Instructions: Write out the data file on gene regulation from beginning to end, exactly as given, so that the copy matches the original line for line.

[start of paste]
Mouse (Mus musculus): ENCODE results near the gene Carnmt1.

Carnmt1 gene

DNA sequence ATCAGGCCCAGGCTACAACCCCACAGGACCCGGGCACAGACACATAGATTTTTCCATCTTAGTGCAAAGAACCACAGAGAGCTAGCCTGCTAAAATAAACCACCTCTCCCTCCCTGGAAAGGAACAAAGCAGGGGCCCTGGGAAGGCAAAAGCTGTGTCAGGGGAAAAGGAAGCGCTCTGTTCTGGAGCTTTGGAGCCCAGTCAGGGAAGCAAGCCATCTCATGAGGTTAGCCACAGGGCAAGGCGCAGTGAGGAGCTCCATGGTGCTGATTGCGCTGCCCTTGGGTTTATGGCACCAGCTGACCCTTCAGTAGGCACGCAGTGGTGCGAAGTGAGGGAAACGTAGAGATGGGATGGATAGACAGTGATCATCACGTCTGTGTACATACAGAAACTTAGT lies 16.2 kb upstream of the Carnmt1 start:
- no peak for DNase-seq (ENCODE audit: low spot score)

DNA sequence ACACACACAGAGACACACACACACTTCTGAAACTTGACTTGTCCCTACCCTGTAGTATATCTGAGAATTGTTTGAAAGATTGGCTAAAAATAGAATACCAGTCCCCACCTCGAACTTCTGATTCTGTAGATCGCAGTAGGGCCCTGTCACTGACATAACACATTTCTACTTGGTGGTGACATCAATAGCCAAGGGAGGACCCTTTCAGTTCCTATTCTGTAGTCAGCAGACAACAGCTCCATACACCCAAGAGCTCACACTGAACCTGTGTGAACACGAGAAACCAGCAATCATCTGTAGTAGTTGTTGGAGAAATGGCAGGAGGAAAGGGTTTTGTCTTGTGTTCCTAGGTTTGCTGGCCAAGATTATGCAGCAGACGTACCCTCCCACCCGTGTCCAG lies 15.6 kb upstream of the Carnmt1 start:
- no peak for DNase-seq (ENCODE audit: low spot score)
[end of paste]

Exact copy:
Mouse (Mus musculus): ENCODE results near the gene Carnmt1.

Carnmt1 gene

DNA sequence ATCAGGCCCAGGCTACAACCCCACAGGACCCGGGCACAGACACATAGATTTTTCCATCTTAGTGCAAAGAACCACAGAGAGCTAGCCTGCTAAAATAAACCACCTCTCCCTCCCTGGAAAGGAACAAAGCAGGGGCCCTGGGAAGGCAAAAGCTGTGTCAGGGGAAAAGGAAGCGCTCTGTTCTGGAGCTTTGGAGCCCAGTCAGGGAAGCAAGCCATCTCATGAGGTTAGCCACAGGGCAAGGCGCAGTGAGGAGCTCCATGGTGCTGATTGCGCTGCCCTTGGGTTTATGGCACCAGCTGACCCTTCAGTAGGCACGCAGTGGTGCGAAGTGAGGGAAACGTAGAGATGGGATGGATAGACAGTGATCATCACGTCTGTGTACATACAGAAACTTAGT lies 16.2 kb upstream of the Carnmt1 start:
- no peak for DNase-seq (ENCODE audit: low spot score)

DNA sequence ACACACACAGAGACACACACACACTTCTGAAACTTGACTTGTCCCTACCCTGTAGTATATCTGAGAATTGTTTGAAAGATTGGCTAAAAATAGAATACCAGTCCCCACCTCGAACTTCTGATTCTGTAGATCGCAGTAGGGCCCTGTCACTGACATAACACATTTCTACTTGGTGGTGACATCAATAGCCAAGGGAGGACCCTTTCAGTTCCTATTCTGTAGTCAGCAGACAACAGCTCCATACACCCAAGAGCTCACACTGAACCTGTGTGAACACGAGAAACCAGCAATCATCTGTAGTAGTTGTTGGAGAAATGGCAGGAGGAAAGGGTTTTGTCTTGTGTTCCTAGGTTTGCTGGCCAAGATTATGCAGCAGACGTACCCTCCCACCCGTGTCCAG lies 15.6 kb upstream of the Carnmt1 start:
- no peak for DNase-seq (ENCODE audit: low spot score)